bow

noun physical_artefact_tool_weapon

Proto-Siouan-Catawba

Proto-Siouan

Proto-Mississipi-Valley

Proto-Hoocąk-Chiwere *mą́•tku

Chiwere mą́hdu RR

Hoocąk mąąčgú ‘bow (for shooting)’ KM:1942 , mąącgu

Proto-Dhegiha

Omaha-Ponca mą́de ‘bow’ RR

Kanza/Kaw mį́ǰe ‘bow’ RR

Osage mį́ce ‘bow’ RR

Quapaw mą́tte ‘bow’ RR

General comment

Terms with initial mą- may contain the root for ‘arrow’, q.v. All terms are ultimately borrowed directly or indirectly from Algonquian languages. The Dakotan term has lost its initial m-, perhaps because with it, the term was interpreted as possessed by a 1st person, one of the prefixes for which is mi-; note the possessed form mitinazipe ‘my bow’ in Dakota. Cf. Algonquian: PA *me’tekw-a ‘wood, an.’; Menominee: (ne)-mɛɛ’tek ‘my bow’; Fox: méytäbow’; Sh.: mytekw-a ~ meytekwabow’; Miami: mitékopabow’; Chey.: ma’tahke ‘bow, archaic term’, Kickapoo: mehteehabow’ Voorhis-65. This term is not likely reconstructible beyond the lowest level subgroups, as the bow does not appear in the archaeological record for most of the Mississippi valley until after the 6th century A.D. and may well not have penetrated Siouan-speaking areas until somewhat later.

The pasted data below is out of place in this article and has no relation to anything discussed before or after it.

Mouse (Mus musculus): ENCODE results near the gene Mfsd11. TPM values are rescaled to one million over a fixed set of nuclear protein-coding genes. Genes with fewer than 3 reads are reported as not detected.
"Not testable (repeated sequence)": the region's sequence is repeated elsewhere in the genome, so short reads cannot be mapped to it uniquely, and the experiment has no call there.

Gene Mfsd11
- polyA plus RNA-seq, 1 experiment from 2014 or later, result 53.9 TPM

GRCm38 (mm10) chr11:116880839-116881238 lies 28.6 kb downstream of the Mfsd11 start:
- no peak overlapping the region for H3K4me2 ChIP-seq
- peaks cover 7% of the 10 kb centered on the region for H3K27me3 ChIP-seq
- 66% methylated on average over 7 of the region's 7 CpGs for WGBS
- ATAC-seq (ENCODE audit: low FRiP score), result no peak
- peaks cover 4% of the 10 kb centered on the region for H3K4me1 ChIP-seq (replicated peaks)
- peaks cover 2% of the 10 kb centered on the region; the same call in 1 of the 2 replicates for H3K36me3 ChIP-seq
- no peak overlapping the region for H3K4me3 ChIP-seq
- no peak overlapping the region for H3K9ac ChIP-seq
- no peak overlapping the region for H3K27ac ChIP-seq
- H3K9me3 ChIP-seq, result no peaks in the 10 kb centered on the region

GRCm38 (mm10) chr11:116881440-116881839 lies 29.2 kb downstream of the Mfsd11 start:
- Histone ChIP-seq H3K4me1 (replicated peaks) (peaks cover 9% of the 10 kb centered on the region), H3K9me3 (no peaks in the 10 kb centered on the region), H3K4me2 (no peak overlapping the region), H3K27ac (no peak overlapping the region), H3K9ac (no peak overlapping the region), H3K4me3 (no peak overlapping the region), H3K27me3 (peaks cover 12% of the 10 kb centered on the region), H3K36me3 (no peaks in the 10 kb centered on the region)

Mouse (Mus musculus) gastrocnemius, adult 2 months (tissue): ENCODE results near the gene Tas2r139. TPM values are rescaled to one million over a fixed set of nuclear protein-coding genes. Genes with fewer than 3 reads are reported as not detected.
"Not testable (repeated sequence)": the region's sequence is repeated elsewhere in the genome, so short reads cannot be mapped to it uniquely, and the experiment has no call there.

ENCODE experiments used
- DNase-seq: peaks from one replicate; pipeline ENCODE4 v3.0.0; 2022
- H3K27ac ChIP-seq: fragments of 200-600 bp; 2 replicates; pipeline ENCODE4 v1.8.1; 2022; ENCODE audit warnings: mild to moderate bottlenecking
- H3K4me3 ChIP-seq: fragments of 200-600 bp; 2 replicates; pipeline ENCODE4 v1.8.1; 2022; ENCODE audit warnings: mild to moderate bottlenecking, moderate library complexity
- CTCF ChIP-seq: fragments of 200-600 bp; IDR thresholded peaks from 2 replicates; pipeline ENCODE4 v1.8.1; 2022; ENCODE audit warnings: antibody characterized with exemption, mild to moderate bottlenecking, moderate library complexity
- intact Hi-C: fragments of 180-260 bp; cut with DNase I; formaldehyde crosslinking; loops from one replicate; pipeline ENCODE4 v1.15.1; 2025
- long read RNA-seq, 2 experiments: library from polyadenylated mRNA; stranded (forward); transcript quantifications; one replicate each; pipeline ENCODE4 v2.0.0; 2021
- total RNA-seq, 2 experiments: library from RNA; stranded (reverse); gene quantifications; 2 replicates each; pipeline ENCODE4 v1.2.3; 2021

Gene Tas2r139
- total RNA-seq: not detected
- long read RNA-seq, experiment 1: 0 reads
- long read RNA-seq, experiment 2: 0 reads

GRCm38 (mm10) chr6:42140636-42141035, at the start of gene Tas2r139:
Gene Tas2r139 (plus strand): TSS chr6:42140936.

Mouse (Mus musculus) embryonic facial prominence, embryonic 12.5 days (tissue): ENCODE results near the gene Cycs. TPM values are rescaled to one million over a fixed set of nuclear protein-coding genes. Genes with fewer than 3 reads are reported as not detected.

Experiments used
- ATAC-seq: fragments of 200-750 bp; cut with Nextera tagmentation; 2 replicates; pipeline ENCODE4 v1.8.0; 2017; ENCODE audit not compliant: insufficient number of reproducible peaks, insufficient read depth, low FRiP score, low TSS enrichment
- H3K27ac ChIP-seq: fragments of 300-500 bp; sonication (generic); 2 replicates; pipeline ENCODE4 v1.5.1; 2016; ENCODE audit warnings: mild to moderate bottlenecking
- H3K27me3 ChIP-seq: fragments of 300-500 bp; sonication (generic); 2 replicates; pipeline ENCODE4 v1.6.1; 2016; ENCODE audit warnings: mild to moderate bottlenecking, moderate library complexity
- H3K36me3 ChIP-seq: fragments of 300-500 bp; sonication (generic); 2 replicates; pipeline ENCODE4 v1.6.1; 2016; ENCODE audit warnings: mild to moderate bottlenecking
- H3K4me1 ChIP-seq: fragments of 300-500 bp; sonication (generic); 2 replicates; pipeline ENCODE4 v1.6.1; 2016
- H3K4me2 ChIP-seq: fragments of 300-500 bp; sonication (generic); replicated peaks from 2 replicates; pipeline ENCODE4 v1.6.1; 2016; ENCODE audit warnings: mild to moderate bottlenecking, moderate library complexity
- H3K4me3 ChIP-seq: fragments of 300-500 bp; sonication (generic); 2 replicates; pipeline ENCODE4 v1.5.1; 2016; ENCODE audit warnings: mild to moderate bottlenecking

Other languages

  • JEK: Cf. Algonquian: PA *me’tekw-a ‘wood, an.’; Menominee: (ne)-mɛɛ’tek ‘my bow’; Fox: méytä ‘bow’; Sh.: mytekw-a ~ meytekwa ‘bow’; Miami: mitékopa ‘bow’; Chey.: ma’tahke ‘bow, archaic term’, also Kickapoo: mehteeha ‘bow’ Voorhis-65.
Details Language Word Source